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ANDERSON COOPER 360 DEGREES

Awaiting Senate Vote on Tax Bill, House Must Revote; Donald Trump Jr. Stokes Russia Conspiracy Theory; Interview with Congresswoman Jackie Speier of California. Aired on 8-9p ET

Aired December 19, 2017 - 20:00   ET

THIS IS A RUSH TRANSCRIPT. THIS COPY MAY NOT BE IN ITS FINAL FORM AND MAY BE UPDATED.


[20:00:10] JOHN BERMAN, CNN HOST: So, the president says he is not going to see a dime from the tax bill he is about to sign. Now, that may be true, but only if he keeps his eyes closed.

John Berman here, in for Anderson.

The bill just hit a minor Lucy pulls the football technical snag but it's still on track for the Senate to pass tonight and the House to pass a second time by tomorrow.

Based on what the president said in the past, he might be surprised with what is in it.

(BEGIN VIDEO CLIP)

DONALD TRUMP, PRESIDENT OF THE UNITED STATES: This is going to cost me a fortune, this thing, believe me. Believe me. This is not good for me. Me, it's not -- I have some very wealthy friends. Not so happy with me.

(END VIDEO CLIP)

BERMAN: Now, many of the provisions in this mammoth piece of legislation are debatable, such as how much, if at all, it will grow the economy. Estimates range from nearly nothing to the president's 4, 5, even 6 percent he said the other day.

You can debate who in the working middle class is healthy and who isn't because it's a real mixed bag, although a large majority of taxpayers, some estimates are at 80 percent, will see some kind of cut.

However, several things are simply facts. Congress's own nonpartisan number crunchers say the bill will add tremendously to the deficit between $1 trillion to $1.5 trillion. The highest income earners will see the biggest gains. Corporate tax gains will drop a lot, a whole lot, and those cuts will continue even after the personal ones expire.

Those are all facts. Now, what you will hear next is not a fact. In almost no conceivable world is this statement true.

(BEGIN VIDEO CLIP)

TRUMP: This is going to cost me a fortune, this thing. Believe me. Believe me. This is not good for me.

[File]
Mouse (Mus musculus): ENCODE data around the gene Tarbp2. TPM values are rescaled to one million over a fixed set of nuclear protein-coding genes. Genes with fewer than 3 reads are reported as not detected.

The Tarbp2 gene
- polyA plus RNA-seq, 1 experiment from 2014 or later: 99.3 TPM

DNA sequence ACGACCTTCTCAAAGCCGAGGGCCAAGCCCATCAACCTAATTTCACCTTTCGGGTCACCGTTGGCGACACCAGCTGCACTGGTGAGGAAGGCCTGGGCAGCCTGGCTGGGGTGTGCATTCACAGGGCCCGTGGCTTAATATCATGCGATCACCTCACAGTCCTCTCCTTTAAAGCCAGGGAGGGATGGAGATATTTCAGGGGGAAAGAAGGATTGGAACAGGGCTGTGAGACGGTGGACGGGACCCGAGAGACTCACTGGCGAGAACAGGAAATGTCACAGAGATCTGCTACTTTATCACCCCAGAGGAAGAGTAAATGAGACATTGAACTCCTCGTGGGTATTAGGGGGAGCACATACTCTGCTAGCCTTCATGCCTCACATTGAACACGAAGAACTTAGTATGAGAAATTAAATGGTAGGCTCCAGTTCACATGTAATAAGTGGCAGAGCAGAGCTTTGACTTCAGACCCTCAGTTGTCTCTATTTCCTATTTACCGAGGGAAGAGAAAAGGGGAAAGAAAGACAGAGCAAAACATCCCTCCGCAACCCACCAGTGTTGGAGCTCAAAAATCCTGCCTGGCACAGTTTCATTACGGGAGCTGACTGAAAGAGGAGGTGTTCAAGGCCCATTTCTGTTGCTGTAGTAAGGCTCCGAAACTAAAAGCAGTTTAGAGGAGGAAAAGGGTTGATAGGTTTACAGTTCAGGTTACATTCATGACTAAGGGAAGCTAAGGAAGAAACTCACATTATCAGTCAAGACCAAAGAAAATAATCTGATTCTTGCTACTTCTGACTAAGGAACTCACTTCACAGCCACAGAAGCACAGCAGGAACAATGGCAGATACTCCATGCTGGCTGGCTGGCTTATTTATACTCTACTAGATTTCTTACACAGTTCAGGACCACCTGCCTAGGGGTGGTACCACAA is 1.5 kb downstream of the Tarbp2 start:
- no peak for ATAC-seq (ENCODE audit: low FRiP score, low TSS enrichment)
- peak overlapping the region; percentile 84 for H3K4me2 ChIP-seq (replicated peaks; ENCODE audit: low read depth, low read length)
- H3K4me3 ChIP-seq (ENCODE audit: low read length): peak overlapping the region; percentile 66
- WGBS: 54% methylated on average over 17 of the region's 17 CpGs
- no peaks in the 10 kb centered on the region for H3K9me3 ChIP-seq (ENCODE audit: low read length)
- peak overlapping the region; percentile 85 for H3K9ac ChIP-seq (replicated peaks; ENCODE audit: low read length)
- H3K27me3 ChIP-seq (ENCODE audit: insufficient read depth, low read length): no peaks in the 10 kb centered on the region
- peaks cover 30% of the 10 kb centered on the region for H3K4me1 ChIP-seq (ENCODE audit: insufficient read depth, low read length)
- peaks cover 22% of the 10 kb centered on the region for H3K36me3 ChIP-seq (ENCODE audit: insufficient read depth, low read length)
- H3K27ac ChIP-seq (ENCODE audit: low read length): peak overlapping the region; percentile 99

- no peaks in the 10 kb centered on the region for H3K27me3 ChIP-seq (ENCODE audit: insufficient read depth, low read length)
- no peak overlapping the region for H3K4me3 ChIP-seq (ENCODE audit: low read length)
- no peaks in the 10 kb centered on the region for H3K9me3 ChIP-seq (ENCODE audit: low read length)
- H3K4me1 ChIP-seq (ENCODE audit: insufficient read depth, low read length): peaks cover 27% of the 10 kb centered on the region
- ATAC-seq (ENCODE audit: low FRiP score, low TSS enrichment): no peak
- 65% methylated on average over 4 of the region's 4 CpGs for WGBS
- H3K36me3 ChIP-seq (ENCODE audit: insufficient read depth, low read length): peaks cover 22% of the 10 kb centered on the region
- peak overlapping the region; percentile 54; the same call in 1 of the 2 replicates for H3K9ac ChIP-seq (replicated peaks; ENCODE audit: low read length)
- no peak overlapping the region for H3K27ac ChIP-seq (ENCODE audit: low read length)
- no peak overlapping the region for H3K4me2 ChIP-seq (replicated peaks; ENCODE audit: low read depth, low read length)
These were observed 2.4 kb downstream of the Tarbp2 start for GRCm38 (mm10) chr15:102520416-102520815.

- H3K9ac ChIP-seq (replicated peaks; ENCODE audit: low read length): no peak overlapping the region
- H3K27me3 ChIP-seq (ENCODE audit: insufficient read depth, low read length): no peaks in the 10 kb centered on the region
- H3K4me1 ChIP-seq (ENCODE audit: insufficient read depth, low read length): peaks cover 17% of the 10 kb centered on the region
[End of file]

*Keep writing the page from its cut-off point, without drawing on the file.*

(END VIDEO CLIP)

BERMAN: So, in a moment a very quick non-eye glazing rundown of why this is certainly almost not true.

First, how press secretary Sarah Sanders dealt with it today.

(BEGIN VIDEO CLIP)

REPORTER: How does he figure this is going to cost him a lot of money?

SARAH HUCKABEE SANDERS, WHITE HOUSE PRESS SECRETARY: Look, we expect that it likely will certainly on the personal side could cost the president a lot of money.

(END VIDEO CLIP)

BERMAN: Unless cost suddenly means save, it's hard to see how that's true. Yes, the bill sharply cuts deductibility of state and local taxes which could be considerable for a New York billionaire, but the top personal rate falls 2.6 percentage points for every dollar the president and Mrs. Trump earn above $600,000 and for a billionaire, that adds up. Also, there are other provisions of this bill almost tailor-made for wealthy real estate tycoons with small family owned companies.

(BEGIN VIDEO CLIP)

REPORTER: He seems to benefit from pass-through deductions, top rate tax reduction, state tax exemption is doubled, he's going to make money on that.

SANDERS: Look, again, this is a tax plan that we hope benefits all- Americans primarily and priority number one is middle class Americans.

(END VIDEO CLIP)

BERMAN: Which may be a fine talking point, but it doesn't answer the question. So, our Jim Acosta gave it a try.

(BEGIN VIDEO CLIP)

JIM ACOSTA, CNN SENIOR WHITE HOUSE CORRESPONDENT: The president did say that this tax cut bill would cost him a fortune. That was false, right?

SANDERS: No, because on the personal side, this actually could impact the president in a large way.

ACOSTA: Have you looked how it would balance out corporate versus personal if he's going to come --

SANDERS: I'm not sure if he has done a side by side but I know there are a number of provisions that would negatively impact the president personally, and so we contend that those comments are still very consistent.

(END VIDEO CLIP)

BERMAN: No, but what has been consistent is the president's claim that he's the big loser. Here he is in September.

(BEGIN VIDEO CLIP)

TRUMP: I'm doing the right thing and it's not good for me, believe me.

(END VIDEO CLIP)